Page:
Short of the Day
‘The Wire’ actor examines his own typecasting.
Actor Michael K. Williams was born in Brooklyn. Like most kids he got into some trouble here and there but nothing that stuck, and eventually he traded in his hijinks to indulge his passion: performing. After working briefly for a pharmaceutical company, Williams set out to be a dancer, eventually working with artists like Madonna and George Michael. He came to acting thanks to Tupac Shakur, who gave him a role in the film Bullitt. Owing to a scar on his face he received in an altercation involving a razor blade when he was 25, and owing to the color of his skin, Williams is often cast as a thug or other urban neer-do-well, especially since his stint on The Wire where he played Omar Little, a character many – including former President Barrack Obama – consider the best in television history.
All this begs the question: is Michael K. Williams typecast?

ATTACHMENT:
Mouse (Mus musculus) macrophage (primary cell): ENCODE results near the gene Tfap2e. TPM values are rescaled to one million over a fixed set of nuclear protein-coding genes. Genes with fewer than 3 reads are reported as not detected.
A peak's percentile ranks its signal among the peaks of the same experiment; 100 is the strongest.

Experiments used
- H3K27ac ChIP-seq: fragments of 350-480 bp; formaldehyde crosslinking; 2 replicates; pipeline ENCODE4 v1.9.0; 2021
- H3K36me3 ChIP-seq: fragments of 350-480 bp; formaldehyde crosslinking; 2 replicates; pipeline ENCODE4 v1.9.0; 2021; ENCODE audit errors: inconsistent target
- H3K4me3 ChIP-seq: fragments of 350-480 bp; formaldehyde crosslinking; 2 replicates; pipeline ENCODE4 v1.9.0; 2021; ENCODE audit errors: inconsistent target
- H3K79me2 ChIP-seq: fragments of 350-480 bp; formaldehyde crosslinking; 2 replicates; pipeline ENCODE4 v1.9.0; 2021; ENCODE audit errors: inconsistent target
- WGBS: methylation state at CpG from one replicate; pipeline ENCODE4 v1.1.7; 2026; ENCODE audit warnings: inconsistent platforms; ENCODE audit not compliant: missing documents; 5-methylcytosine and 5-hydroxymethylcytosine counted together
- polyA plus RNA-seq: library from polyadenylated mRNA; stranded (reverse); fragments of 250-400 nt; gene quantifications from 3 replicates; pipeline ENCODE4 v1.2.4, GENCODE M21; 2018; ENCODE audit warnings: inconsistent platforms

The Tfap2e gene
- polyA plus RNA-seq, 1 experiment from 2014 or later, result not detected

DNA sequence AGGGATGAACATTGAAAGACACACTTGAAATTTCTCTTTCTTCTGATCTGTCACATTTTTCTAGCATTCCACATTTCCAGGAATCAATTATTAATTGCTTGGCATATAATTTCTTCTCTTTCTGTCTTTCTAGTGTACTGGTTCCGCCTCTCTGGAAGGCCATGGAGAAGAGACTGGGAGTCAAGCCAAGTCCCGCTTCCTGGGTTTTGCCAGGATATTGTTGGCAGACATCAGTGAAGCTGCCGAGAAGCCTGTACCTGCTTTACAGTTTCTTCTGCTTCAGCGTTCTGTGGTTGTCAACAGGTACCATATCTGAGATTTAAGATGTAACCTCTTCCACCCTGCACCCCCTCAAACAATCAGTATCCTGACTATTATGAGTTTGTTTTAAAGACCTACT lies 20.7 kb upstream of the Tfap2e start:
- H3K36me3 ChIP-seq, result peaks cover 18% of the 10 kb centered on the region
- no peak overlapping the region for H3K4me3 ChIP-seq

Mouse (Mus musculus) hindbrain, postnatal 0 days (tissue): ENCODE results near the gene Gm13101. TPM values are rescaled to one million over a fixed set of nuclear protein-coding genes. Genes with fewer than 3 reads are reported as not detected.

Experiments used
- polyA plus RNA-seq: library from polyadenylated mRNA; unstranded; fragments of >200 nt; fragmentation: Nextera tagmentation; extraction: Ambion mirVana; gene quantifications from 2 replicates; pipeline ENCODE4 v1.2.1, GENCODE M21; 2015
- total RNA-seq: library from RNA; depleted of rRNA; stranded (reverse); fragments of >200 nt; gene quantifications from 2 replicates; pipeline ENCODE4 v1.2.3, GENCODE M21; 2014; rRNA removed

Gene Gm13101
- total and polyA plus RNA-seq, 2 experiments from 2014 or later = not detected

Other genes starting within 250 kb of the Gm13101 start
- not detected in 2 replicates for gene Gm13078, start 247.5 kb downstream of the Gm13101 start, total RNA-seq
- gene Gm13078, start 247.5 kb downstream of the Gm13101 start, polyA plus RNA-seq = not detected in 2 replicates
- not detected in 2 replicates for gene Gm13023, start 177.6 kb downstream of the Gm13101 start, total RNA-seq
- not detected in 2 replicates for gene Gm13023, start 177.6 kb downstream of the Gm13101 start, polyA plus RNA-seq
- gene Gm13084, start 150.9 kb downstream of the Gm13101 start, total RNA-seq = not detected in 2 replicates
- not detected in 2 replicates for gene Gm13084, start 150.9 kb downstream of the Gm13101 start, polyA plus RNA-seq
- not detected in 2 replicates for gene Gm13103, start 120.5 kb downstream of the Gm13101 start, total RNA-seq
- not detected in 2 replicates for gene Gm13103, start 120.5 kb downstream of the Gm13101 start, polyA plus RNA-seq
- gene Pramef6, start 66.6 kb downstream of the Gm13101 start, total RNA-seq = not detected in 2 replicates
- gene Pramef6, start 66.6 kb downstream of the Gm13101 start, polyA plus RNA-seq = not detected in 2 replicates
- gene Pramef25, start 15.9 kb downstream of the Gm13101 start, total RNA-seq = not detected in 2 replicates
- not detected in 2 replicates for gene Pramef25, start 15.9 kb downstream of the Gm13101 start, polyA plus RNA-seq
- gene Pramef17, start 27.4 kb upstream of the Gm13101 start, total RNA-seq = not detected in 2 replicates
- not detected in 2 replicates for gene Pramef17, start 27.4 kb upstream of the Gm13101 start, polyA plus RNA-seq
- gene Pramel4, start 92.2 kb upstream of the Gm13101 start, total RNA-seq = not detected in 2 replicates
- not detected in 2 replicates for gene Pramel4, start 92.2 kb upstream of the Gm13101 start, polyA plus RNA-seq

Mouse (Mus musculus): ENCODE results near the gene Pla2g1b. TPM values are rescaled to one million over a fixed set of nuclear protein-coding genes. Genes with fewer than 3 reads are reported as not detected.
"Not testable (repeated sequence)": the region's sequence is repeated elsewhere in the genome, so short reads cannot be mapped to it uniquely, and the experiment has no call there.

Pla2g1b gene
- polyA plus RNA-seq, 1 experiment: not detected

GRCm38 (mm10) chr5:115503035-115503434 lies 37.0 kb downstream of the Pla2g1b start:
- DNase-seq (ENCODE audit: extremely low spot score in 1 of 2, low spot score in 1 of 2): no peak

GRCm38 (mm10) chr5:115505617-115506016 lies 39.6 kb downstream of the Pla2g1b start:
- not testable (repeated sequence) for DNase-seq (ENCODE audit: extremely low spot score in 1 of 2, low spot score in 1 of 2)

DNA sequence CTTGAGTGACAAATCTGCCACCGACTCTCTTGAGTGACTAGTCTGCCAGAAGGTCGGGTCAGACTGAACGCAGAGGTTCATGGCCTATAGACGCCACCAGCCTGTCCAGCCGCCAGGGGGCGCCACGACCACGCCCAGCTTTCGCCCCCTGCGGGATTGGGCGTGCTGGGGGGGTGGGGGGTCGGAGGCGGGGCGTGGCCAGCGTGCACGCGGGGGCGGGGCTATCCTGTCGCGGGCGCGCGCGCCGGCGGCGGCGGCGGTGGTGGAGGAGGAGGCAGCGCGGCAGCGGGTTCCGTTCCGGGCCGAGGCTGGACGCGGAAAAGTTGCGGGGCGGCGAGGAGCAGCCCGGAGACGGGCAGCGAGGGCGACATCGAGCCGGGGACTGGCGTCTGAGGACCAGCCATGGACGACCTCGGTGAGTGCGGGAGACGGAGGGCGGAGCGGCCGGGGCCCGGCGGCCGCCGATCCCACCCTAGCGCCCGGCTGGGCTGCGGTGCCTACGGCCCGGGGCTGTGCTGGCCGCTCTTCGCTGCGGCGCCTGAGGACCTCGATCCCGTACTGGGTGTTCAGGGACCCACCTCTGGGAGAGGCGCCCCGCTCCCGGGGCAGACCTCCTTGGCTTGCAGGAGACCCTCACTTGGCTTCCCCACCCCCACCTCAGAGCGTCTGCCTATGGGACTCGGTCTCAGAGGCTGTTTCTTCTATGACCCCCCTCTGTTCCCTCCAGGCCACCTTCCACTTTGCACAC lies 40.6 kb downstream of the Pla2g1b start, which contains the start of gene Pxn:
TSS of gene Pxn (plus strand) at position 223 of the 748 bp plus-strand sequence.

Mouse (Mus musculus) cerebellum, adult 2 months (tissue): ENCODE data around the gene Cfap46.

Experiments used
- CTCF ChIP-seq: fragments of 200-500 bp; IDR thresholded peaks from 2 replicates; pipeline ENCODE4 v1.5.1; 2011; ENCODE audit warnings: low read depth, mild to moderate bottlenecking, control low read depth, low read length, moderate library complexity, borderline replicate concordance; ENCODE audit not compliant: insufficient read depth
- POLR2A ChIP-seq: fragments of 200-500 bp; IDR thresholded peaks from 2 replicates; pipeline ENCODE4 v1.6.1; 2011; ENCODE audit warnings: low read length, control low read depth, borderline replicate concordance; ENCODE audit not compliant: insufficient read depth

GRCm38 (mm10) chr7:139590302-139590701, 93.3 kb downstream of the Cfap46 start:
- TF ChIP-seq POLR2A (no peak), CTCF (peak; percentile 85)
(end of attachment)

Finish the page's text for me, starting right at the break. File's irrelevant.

That’s the subject of this fascinating short film Williams made for The Atlantic in which he debates with iterations of himself – including one as Omar, marking the first time he’s inhabited the character in a decade – about the role of his race in his typecasting, as well as his own agency; he is, after all, the ultimate arbiter of his career, he picks the roles he takes, they aren’t forced upon him. It’s a bold and thought-provoking line of inquiry and in attempting to find an answer Williams ultimately displays his versatility as an actor, turning the question of his typecasting back on us, society at large.
It’s not your typical Short of the Day, but this demands your time and attention.